Mann-Whitney U and independent t tests were performed for continuous nonparametric and parametric variables. Pearson chi squared tests were performed for categorical data. P < 0.05 was considered significant.
A total of 235 patients who underwent core needle lung biopsies were reviewed (Table 1). The mean patient age at time of biopsy was 67 years. Overall, there were even proportions of male and female (52% male) patients. The average nodule mean diameter was 19 mm, ranging from 3.5 – 94 mm. The average nodule depth from pleural surface, measured from nodule periphery along needle shaft to pleural surface just prior to biopsy, was 39 mm. Emphysema was present in the same lobe as the nodule in 16% of the biopsies. There was no statistically significant difference in these variables between the 3- and 1.5-hour recovery groups.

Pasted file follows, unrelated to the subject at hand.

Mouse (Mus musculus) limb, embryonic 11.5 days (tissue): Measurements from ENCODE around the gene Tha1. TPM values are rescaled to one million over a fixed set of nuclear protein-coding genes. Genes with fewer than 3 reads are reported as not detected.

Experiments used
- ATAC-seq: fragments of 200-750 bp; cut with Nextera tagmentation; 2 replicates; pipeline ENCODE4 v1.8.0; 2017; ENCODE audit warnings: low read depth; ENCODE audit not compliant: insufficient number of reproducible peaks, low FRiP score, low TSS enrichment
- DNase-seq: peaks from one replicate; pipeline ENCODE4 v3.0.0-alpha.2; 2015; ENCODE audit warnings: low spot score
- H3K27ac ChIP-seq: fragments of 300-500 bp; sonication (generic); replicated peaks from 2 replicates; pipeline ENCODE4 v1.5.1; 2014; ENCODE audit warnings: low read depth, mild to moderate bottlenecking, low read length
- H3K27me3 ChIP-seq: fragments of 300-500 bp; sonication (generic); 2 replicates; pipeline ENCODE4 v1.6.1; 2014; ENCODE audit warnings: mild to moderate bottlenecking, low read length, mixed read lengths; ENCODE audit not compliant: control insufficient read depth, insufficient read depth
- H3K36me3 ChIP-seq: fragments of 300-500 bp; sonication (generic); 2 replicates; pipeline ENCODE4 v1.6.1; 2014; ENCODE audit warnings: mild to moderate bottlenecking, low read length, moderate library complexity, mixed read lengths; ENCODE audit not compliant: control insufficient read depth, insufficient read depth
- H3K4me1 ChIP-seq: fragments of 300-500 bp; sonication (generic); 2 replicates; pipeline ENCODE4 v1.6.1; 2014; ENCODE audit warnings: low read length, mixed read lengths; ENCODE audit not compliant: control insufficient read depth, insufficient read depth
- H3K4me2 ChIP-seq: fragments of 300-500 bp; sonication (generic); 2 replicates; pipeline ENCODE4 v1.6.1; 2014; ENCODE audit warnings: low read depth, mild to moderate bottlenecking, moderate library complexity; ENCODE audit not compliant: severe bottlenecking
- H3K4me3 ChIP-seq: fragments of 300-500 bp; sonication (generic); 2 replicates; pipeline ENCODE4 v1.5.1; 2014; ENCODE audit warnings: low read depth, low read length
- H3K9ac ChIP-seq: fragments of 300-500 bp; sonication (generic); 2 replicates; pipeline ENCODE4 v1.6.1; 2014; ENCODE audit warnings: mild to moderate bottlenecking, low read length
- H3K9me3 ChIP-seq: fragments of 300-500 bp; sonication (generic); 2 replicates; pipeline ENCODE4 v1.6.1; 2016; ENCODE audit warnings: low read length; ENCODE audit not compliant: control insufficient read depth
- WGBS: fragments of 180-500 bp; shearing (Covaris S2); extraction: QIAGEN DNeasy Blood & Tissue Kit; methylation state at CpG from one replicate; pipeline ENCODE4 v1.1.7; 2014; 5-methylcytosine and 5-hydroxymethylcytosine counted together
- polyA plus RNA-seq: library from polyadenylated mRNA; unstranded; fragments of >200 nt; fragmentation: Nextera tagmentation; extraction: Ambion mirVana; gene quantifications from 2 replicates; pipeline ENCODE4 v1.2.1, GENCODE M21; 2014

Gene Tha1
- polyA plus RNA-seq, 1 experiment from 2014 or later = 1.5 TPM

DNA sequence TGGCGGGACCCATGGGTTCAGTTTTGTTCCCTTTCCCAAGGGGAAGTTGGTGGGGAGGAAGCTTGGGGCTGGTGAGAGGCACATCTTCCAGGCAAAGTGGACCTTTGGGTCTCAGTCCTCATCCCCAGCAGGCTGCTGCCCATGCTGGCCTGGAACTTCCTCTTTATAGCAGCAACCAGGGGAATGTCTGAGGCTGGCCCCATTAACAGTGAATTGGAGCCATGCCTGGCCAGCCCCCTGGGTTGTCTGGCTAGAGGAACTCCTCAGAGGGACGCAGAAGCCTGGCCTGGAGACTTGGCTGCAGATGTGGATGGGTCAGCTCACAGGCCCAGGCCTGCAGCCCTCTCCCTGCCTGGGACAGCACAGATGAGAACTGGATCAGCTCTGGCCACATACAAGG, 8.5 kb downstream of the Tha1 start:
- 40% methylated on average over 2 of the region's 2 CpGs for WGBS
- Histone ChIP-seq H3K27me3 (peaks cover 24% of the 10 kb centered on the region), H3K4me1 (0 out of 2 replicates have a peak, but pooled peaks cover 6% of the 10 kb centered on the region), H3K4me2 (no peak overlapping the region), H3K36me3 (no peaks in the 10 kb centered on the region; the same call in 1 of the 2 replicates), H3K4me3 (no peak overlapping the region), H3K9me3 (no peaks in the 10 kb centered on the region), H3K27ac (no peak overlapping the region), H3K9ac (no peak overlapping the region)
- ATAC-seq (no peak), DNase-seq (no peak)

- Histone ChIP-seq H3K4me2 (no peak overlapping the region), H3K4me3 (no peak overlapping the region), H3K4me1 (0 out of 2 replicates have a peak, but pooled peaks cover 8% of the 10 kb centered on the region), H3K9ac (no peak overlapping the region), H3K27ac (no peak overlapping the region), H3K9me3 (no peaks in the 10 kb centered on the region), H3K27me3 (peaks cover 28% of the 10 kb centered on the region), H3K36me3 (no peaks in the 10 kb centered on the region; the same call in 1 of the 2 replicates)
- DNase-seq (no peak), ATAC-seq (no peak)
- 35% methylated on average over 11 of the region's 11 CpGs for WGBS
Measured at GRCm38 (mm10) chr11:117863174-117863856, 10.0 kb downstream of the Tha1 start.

Analysis of pneumothorax rates included 11 of the 13 patients who required chest tube placement for pneumothorax. The other 2 chest tube patients were not included because pneumothoraces occurred after pleural puncture but before BioSentry deployment. The pneumothorax rate after BioSentry use on post-procedural chest radiographs was 18% (44/246) and the chest tube placement rate was 4.5% (11/246), comparable to prior studies on BioSentry, ranging from 15-30% for pneumothorax and 2-8% for chest tube insertion (10-12). For comparison between the 3- and 1.5-hour recovery groups, additional 7 chest tube patients were removed from analysis given that they developed significant pneumothoraces on immediate post-procedural CT scans after BioSentry deployment, prompting chest tube placement immediately. Pneumothorax rate on follow-up radiographs was 22% vs 13% in the 3- and 1.5-hour recovery groups, and chest tube insertion rate was 3.9% vs 0%, respectively (Table 2).